I have to imagine in this case there was some kind of mutual agreement made. Even if it’s not explicit in the agreement, the fact that you’re selling and representing a product should implicitly indicate that you shouldn’t knock it off or buy a knock off and stamp your brand all over it.

They don’t seem to care. In fact, according to their website (see below) Fulling Mill is proudly displaying their knock off right next to original Tacky products on their site. Apparently, their tag line of “Raising the Game” may not extend to their ethics game.

Screen shot of the Fulling Mill home page Feb 9. 2016. (source:

I’ll state it again that I’m not anywhere near a legal expert. It’s more than likely that Fulling Mill, based in Europe, primarily selling in Europe and likely sourcing from China in this case, is not technically breaking laws. But should that be the standard in fly fishing?

I say no.

In my biased opinion, it’s a shady move to start selling a knock off copy based on a partner’s product, branded with your name, at a lower price point. This kind of business practice can do nothing but damage the originator. And it pisses me and lots of other people off.


When the Knock OFF Garbage Patch Washes Ashore

Some readers may be saying at this point, “What’s the big deal? Someone in Europe is selling a Chinese knock off. Only a few of them will ever really get sold into North American markets.”

That is an astute observation sir. And you would be sort of right. Until it spreads. And, like Zika in a blanket PMD hatch, it doesn’t take long.

Yes, I’m referring to one of the most serious global threats to our fly fishing market environments – NON-NATIVE-INVASIVE-PRODUCTS.

This heinous threat is like a snake head, dining on mud snails, coated in didymo, pooping out zebra mussels, spawning with sea lampreys and hatching wild-eyed, leaping, whirling-diseased mutated Asian carp/Tilapia hybrids.

In short, it’s pretty bad.

And this product has quickly made its way to our waters. Here’s the proof.

Only a week or two after first noticing the not-Tacky boxes in Europe, they insidiously landed here on our shores in North America. Here are a couple of examples.

not-Tacky fly boxes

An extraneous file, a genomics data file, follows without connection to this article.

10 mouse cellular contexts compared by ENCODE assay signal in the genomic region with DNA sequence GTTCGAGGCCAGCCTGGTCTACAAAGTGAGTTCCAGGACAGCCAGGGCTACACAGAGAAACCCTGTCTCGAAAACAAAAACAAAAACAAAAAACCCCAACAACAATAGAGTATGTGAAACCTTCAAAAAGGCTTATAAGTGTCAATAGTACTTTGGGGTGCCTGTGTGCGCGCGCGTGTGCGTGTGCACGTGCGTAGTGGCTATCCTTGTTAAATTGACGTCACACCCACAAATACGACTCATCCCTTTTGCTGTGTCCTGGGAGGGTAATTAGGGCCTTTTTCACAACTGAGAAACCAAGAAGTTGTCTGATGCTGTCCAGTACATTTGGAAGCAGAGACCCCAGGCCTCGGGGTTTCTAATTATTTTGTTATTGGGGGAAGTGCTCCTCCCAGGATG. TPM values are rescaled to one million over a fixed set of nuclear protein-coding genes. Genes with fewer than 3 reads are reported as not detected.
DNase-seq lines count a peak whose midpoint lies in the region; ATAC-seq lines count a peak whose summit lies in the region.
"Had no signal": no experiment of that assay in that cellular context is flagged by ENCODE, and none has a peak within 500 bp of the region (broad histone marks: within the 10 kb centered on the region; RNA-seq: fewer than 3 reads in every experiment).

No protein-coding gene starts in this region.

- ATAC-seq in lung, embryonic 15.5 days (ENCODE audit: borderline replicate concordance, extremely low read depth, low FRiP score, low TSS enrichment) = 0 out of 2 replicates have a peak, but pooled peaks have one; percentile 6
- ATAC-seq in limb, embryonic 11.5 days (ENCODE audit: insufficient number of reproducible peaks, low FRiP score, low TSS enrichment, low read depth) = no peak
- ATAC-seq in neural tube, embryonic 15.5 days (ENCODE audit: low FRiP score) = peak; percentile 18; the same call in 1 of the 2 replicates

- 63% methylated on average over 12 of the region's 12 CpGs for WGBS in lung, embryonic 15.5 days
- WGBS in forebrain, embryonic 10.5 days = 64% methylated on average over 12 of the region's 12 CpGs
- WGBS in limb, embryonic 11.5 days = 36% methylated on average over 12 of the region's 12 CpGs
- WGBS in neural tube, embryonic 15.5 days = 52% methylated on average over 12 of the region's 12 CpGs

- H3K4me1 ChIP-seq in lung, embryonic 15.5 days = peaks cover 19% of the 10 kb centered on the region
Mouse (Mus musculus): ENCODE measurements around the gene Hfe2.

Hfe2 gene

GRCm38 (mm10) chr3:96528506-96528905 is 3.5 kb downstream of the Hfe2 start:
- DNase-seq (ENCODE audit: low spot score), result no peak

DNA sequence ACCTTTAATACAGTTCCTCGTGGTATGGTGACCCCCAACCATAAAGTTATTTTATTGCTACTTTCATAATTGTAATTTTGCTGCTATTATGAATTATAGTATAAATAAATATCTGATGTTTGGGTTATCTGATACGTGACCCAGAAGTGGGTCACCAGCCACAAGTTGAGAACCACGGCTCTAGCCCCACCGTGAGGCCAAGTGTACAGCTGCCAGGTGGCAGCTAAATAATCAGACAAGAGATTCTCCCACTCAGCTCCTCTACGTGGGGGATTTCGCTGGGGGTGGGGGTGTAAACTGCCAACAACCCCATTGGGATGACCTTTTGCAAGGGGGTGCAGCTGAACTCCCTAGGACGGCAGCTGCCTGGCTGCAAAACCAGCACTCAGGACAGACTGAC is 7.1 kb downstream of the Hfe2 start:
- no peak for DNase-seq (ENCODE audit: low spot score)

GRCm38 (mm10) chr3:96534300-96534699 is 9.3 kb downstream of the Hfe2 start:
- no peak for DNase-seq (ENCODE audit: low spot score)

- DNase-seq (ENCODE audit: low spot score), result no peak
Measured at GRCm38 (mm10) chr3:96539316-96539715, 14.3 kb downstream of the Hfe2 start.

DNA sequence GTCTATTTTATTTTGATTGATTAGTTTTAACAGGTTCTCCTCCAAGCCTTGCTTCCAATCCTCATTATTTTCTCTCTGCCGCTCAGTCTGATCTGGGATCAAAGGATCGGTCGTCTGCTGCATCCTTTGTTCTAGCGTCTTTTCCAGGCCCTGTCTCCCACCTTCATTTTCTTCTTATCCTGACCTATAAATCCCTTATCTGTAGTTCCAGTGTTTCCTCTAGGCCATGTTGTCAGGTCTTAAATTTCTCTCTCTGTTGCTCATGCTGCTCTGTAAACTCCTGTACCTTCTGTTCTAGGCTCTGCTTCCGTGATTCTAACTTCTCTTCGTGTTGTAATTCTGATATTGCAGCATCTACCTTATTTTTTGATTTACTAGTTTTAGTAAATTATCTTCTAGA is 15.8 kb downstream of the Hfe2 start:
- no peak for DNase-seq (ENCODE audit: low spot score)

Screen shot of not-Tacky fly box at Bass Pro (source:

And another.

'nother not-Tacky fly box
Screen shot of not-Tacky fly box at TFO (source:

These things are already taking over, even in the USA and Canada where people in the industry should frankly know better.

It’s only a matter of time before we’re all rinsing off our shoes with Formula 409 after leaving the infected fly shops and entering others.

The knock-off-pocalypse is nigh.


 Why Care? The Damage is Real

Ok, I’m no industrial isolationist and I like a good bargain. I’m down with global trade, freeish markets and cheap goods. You can be sure I’m buying my fair share of charging cables, phone cases and all kinds of other crap from the lowest priced seller on Amazon.

I even nod my head in resigned acknowledgement when Mark Cuban tells a Shark Tank entrepreneur that their product will get knocked off. It will (see above).

These are the realities of a global economy where many players don’t play fair and intellectual property is becoming a nice tottering old-fashioned idea.

It’s no big surprise that, like nearly all industries today, fly fishing too has begun to develop an unfortunate culture of companies knocking each other off. Even the most well respected long-standing traditional organizations in the sport sometimes can’t resist the temptation.

But there is a cost.

  1. It is hurting real people. I know some of them.
  2. It kills innovation, disincentivizes and demotivates.


In this unfair business environment startups and entrepreneurs can do everything right in terms of filing patents and securing all the appropriate rights, but they simply can’t afford the legal costs of enforcement. The knock f-ers know this and the bigger companies buying and reselling their dope do too.

Some really radical companies making really radical stuff unfortunately can’t survive.  And for entrepreneurs there’s simply no incentive to create something super duper if you’re just going to get copied and undersold.

So we’re all left with crap, especially in some less profitable categories (read: zingers).


What should we do?

My remedy is simple (and recognizably naive). Let’s tell Fulling Mill, Bass Pro, TFO and all the other knock f-ers, how we feel. Let’s tell them with our words, with our site traffic (or lack thereof), with our hashtags (I suggest #knockoff and #knock-f-er), with our dwindling support and, most importantly, let’s tell them with our wallets. Let’s lock up our credit cards for life as if they were Manitowoc, WI murderers.